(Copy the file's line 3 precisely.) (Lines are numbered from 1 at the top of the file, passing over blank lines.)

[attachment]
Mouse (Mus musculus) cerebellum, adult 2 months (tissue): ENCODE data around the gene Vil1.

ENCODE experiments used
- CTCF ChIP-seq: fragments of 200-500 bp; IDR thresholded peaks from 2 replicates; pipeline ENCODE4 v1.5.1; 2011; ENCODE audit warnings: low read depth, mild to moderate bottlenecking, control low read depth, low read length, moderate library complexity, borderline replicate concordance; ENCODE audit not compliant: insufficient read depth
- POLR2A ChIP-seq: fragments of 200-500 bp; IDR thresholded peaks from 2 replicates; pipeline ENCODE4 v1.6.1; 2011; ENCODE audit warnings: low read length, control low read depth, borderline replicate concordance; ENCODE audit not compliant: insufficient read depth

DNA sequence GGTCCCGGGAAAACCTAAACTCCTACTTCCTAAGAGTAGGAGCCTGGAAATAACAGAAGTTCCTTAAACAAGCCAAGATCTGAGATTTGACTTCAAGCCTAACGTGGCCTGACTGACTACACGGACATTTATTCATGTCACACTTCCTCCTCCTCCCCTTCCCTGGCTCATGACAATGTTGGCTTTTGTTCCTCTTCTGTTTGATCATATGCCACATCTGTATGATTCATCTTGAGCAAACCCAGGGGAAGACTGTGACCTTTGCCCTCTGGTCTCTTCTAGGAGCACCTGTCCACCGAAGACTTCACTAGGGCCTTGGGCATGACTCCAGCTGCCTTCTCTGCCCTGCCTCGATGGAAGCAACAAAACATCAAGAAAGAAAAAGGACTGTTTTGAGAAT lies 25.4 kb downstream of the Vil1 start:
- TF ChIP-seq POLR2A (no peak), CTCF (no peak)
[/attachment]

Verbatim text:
- CTCF ChIP-seq: fragments of 200-500 bp; IDR thresholded peaks from 2 replicates; pipeline ENCODE4 v1.5.1; 2011; ENCODE audit warnings: low read depth, mild to moderate bottlenecking, control low read depth, low read length, moderate library complexity, borderline replicate concordance; ENCODE audit not compliant: insufficient read depth